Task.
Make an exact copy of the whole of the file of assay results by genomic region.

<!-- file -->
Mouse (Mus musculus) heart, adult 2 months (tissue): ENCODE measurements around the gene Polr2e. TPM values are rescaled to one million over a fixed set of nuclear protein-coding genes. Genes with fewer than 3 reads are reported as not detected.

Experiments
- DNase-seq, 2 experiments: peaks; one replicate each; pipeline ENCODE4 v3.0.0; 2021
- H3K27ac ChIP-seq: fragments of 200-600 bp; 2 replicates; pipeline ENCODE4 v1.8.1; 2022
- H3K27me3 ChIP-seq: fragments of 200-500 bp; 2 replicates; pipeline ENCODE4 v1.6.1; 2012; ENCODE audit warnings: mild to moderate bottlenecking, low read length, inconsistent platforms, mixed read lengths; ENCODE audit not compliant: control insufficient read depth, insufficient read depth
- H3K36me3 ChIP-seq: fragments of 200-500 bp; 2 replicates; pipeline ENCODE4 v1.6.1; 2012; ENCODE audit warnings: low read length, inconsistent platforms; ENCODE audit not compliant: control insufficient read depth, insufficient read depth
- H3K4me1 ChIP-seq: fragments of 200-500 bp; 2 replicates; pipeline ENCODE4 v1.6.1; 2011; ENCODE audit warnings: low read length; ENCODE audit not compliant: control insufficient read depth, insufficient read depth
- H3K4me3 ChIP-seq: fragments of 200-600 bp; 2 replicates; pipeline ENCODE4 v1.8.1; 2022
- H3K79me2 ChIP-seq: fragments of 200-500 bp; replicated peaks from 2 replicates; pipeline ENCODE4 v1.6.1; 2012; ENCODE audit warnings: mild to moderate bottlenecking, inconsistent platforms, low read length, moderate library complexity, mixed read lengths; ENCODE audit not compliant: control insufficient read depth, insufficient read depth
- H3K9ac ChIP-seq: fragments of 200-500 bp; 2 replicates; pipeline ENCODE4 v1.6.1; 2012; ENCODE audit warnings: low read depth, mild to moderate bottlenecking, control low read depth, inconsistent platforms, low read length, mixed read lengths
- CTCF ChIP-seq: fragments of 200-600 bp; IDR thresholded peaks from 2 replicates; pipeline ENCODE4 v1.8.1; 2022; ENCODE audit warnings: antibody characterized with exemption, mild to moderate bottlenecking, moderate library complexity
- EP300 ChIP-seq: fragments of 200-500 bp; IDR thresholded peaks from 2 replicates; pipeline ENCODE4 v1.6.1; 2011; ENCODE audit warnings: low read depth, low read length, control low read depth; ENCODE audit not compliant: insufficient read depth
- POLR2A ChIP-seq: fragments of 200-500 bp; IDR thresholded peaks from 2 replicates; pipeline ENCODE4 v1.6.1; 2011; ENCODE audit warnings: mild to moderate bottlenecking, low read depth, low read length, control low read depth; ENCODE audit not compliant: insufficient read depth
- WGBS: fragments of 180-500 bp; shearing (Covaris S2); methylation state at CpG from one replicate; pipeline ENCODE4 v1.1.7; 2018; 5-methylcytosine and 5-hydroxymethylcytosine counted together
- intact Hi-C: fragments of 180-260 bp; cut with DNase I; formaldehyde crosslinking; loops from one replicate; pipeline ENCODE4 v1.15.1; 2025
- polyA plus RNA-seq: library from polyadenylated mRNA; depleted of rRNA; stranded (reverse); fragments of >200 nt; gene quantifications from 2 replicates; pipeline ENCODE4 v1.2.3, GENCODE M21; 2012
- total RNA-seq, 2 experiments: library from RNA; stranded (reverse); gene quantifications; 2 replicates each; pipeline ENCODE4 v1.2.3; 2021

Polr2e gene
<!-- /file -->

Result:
Mouse (Mus musculus) heart, adult 2 months (tissue): ENCODE measurements around the gene Polr2e. TPM values are rescaled to one million over a fixed set of nuclear protein-coding genes. Genes with fewer than 3 reads are reported as not detected.

Experiments
- DNase-seq, 2 experiments: peaks; one replicate each; pipeline ENCODE4 v3.0.0; 2021
- H3K27ac ChIP-seq: fragments of 200-600 bp; 2 replicates; pipeline ENCODE4 v1.8.1; 2022
- H3K27me3 ChIP-seq: fragments of 200-500 bp; 2 replicates; pipeline ENCODE4 v1.6.1; 2012; ENCODE audit warnings: mild to moderate bottlenecking, low read length, inconsistent platforms, mixed read lengths; ENCODE audit not compliant: control insufficient read depth, insufficient read depth
- H3K36me3 ChIP-seq: fragments of 200-500 bp; 2 replicates; pipeline ENCODE4 v1.6.1; 2012; ENCODE audit warnings: low read length, inconsistent platforms; ENCODE audit not compliant: control insufficient read depth, insufficient read depth
- H3K4me1 ChIP-seq: fragments of 200-500 bp; 2 replicates; pipeline ENCODE4 v1.6.1; 2011; ENCODE audit warnings: low read length; ENCODE audit not compliant: control insufficient read depth, insufficient read depth
- H3K4me3 ChIP-seq: fragments of 200-600 bp; 2 replicates; pipeline ENCODE4 v1.8.1; 2022
- H3K79me2 ChIP-seq: fragments of 200-500 bp; replicated peaks from 2 replicates; pipeline ENCODE4 v1.6.1; 2012; ENCODE audit warnings: mild to moderate bottlenecking, inconsistent platforms, low read length, moderate library complexity, mixed read lengths; ENCODE audit not compliant: control insufficient read depth, insufficient read depth
- H3K9ac ChIP-seq: fragments of 200-500 bp; 2 replicates; pipeline ENCODE4 v1.6.1; 2012; ENCODE audit warnings: low read depth, mild to moderate bottlenecking, control low read depth, inconsistent platforms, low read length, mixed read lengths
- CTCF ChIP-seq: fragments of 200-600 bp; IDR thresholded peaks from 2 replicates; pipeline ENCODE4 v1.8.1; 2022; ENCODE audit warnings: antibody characterized with exemption, mild to moderate bottlenecking, moderate library complexity
- EP300 ChIP-seq: fragments of 200-500 bp; IDR thresholded peaks from 2 replicates; pipeline ENCODE4 v1.6.1; 2011; ENCODE audit warnings: low read depth, low read length, control low read depth; ENCODE audit not compliant: insufficient read depth
- POLR2A ChIP-seq: fragments of 200-500 bp; IDR thresholded peaks from 2 replicates; pipeline ENCODE4 v1.6.1; 2011; ENCODE audit warnings: mild to moderate bottlenecking, low read depth, low read length, control low read depth; ENCODE audit not compliant: insufficient read depth
- WGBS: fragments of 180-500 bp; shearing (Covaris S2); methylation state at CpG from one replicate; pipeline ENCODE4 v1.1.7; 2018; 5-methylcytosine and 5-hydroxymethylcytosine counted together
- intact Hi-C: fragments of 180-260 bp; cut with DNase I; formaldehyde crosslinking; loops from one replicate; pipeline ENCODE4 v1.15.1; 2025
- polyA plus RNA-seq: library from polyadenylated mRNA; depleted of rRNA; stranded (reverse); fragments of >200 nt; gene quantifications from 2 replicates; pipeline ENCODE4 v1.2.3, GENCODE M21; 2012
- total RNA-seq, 2 experiments: library from RNA; stranded (reverse); gene quantifications; 2 replicates each; pipeline ENCODE4 v1.2.3; 2021

Polr2e gene